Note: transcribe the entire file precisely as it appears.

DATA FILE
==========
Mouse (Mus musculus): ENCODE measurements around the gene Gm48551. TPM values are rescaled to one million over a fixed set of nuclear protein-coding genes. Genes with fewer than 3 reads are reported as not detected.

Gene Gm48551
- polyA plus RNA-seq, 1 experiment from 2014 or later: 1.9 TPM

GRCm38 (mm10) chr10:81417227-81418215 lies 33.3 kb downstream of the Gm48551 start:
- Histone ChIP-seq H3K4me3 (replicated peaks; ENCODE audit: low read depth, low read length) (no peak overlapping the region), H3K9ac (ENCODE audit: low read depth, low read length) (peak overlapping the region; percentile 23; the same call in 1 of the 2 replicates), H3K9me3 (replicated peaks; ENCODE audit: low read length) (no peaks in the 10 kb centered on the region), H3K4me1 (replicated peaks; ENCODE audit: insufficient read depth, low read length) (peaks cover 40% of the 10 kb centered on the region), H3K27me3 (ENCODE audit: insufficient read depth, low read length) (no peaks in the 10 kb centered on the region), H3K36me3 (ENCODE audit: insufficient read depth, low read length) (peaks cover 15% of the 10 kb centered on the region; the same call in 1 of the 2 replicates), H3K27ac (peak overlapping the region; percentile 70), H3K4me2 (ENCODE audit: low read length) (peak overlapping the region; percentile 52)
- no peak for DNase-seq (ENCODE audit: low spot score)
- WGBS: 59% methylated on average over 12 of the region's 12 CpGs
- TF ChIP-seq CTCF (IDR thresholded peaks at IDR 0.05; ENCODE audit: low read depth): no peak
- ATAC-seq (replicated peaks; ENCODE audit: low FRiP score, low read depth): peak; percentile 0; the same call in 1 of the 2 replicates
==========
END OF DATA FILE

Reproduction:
Mouse (Mus musculus): ENCODE measurements around the gene Gm48551. TPM values are rescaled to one million over a fixed set of nuclear protein-coding genes. Genes with fewer than 3 reads are reported as not detected.

Gene Gm48551
- polyA plus RNA-seq, 1 experiment from 2014 or later: 1.9 TPM

GRCm38 (mm10) chr10:81417227-81418215 lies 33.3 kb downstream of the Gm48551 start:
- Histone ChIP-seq H3K4me3 (replicated peaks; ENCODE audit: low read depth, low read length) (no peak overlapping the region), H3K9ac (ENCODE audit: low read depth, low read length) (peak overlapping the region; percentile 23; the same call in 1 of the 2 replicates), H3K9me3 (replicated peaks; ENCODE audit: low read length) (no peaks in the 10 kb centered on the region), H3K4me1 (replicated peaks; ENCODE audit: insufficient read depth, low read length) (peaks cover 40% of the 10 kb centered on the region), H3K27me3 (ENCODE audit: insufficient read depth, low read length) (no peaks in the 10 kb centered on the region), H3K36me3 (ENCODE audit: insufficient read depth, low read length) (peaks cover 15% of the 10 kb centered on the region; the same call in 1 of the 2 replicates), H3K27ac (peak overlapping the region; percentile 70), H3K4me2 (ENCODE audit: low read length) (peak overlapping the region; percentile 52)
- no peak for DNase-seq (ENCODE audit: low spot score)
- WGBS: 59% methylated on average over 12 of the region's 12 CpGs
- TF ChIP-seq CTCF (IDR thresholded peaks at IDR 0.05; ENCODE audit: low read depth): no peak
- ATAC-seq (replicated peaks; ENCODE audit: low FRiP score, low read depth): peak; percentile 0; the same call in 1 of the 2 replicates